11 September 2003

By Her Majesty's Command*

We now have the report of the Intelligence and Security Committee in Britain. The ISC is made of MPs and peers appointed under the Intelligence Services Act 1984, S10 by the prime minister after consultation with the parliamentary parties. The ISC avows that, although the prime minister has the power to excise material, that has not been done. They have unlimited access to classified material. I think it's actually a good process that we could add to Australia's inspector-general of intelligence and security.

From the BBC summary:

The 45 minute claim

The 45 minute claim, included four times in the dossier, was likely to attract attention because it was "arresting detail that the public had not seen before".

"As the 45 minutes claim was new to its readers, the context of the intelligence and any assessment needed to be explained," the ISC report says.

"The omission of the context and assessment allowed speculation as to its exact meeting. This was unhelpful to an understanding of this issue."

September dossier

A wide range of departments and agencies, including 10 Downing Street and the DIS, made comments on drafts of the dossier.

The JIC chairman stated "unequivocally" that he "did not at any time feel under pressure, nor was he asked to include material that he did not believe ought to be included in the dossier".

"We accept this assurance.

"We are content that the JIC has not been subjected to political pressures and that its independence and impartiality has not been compromised in any way."

Did dossier accurately reflect available intelligence?

Saddam Hussein was not considered a current or imminent threat to mainland UK, but the dossier did not say so.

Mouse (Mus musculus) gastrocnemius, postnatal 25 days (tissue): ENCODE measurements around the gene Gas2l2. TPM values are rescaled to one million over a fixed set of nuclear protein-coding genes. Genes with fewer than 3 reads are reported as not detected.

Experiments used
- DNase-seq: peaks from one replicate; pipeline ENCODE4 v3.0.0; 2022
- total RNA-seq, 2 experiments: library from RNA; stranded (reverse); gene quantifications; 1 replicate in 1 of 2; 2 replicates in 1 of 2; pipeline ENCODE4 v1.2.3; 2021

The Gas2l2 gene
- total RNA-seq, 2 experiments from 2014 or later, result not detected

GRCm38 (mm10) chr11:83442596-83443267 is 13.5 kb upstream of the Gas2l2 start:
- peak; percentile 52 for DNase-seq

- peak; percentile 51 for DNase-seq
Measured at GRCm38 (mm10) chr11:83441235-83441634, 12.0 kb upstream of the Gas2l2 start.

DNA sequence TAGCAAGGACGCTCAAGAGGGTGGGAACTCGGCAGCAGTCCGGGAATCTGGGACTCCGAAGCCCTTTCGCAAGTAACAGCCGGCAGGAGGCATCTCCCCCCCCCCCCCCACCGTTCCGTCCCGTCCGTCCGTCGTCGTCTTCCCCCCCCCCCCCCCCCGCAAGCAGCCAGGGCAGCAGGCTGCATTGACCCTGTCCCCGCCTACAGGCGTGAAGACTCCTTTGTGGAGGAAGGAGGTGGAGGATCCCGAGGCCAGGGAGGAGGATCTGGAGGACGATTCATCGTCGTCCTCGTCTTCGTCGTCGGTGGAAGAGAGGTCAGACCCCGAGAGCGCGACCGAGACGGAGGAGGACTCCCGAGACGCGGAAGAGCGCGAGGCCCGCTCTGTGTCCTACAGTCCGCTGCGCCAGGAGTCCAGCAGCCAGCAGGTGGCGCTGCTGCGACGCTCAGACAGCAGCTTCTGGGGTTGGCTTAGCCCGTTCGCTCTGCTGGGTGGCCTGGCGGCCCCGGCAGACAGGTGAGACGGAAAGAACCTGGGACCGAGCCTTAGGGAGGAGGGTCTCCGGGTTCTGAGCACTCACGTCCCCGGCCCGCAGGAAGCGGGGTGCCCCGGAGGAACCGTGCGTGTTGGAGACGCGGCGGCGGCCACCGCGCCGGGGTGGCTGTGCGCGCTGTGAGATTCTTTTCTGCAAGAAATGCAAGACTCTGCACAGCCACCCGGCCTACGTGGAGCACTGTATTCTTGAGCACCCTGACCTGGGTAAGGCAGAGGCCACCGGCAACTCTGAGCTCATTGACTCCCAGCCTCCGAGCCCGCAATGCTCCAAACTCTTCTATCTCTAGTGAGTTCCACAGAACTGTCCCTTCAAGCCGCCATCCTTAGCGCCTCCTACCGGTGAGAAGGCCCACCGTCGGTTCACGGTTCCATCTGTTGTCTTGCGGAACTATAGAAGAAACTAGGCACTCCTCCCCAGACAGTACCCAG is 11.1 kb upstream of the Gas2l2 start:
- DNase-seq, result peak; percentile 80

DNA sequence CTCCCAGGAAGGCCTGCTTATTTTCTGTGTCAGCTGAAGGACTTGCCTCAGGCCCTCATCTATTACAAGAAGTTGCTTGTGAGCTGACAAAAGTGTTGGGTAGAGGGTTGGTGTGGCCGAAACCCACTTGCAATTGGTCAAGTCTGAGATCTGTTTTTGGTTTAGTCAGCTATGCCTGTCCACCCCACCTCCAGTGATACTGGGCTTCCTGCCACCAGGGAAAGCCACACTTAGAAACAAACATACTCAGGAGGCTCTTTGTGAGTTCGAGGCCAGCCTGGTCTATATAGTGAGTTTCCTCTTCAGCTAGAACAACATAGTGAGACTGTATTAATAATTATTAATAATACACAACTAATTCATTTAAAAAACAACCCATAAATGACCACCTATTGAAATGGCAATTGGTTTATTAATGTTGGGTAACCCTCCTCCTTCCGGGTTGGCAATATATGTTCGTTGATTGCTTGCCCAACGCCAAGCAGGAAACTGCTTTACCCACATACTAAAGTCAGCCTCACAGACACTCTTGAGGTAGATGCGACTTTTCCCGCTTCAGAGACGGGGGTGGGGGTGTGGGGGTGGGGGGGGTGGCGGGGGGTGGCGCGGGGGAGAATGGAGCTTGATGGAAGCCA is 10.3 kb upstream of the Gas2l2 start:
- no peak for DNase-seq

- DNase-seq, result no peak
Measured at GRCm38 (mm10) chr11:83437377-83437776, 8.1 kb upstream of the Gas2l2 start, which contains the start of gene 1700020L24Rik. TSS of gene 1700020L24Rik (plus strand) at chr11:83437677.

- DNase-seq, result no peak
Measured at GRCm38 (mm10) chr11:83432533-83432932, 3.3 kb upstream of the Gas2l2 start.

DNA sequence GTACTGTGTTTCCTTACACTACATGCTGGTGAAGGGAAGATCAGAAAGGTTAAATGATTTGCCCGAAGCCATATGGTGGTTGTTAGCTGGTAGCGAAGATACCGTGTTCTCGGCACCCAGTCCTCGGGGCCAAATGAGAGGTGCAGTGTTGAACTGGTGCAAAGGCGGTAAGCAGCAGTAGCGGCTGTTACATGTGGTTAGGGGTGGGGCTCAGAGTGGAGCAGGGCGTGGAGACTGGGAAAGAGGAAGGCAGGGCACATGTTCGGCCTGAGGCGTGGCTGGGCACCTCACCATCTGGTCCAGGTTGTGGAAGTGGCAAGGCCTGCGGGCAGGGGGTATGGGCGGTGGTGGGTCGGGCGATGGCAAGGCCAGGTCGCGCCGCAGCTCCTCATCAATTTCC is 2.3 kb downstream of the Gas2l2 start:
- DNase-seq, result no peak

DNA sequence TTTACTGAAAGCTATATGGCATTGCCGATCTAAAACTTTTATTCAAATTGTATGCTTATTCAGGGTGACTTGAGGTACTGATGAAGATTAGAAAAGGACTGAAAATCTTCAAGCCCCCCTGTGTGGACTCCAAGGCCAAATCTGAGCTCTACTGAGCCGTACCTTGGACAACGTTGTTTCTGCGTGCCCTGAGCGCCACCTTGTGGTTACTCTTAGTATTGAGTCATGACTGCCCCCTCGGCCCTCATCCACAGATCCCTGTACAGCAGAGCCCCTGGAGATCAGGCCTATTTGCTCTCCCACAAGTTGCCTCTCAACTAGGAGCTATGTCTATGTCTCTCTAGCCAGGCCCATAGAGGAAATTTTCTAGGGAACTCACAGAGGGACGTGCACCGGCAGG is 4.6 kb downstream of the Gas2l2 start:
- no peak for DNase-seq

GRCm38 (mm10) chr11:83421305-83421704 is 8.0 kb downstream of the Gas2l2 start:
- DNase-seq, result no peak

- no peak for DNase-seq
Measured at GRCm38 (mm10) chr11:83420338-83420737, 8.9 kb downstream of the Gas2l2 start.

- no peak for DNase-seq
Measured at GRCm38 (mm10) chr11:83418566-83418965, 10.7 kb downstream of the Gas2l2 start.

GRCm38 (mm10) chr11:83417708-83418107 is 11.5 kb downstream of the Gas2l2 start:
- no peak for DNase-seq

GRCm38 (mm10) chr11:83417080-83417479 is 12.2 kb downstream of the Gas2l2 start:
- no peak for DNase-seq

ISC analysis of the Joint Intelligence Committee assessments showed the most likely chemical and biological munitions to be used against Western forces were battlefield weapons rather than strategic weapons: "This should have been highlighted in the dossier."

The use of the phrase "continued to produce chemical and biological weapons" in the foreword to the dossier could give the impression that Saddam was actively producing both chemical and biological weapons and significant amounts of agents.

The JIC did not know what had been produced and in what quantities.

"We believe that this uncertainty should have been highlighted to give a balanced view of Saddam's chemical and biological capacity."

Although Iraq possessed the technology to stabilise some agents, it was not known what type of chemical agents had been retained and consequently if they would still be effective.

Previous conflicts had established that the Iraqis could use chemical and biological battlefield weapons rapidly.

"The JIC did not know precisely which munitions could be deployed from where to where and the context of the intelligence was not included in the JIC assessment.

"This omission was then reflected in the 24 September dossier."

The Security and Intelligence Service continues to believe that the Iraqis were attempting to negotiate the purchase of uranium from Niger.

"We have questioned them about the basis of their judgement and conclude that it was reasonable.

The ISC also criticised UK Defence Secretary Geoff Hoon for not disclosing that intelligence officers had dissented from the conclusions in the two dossiers. More later.

*Well I had to call this something that sounded a little cloak-and-daggerish.

No comments: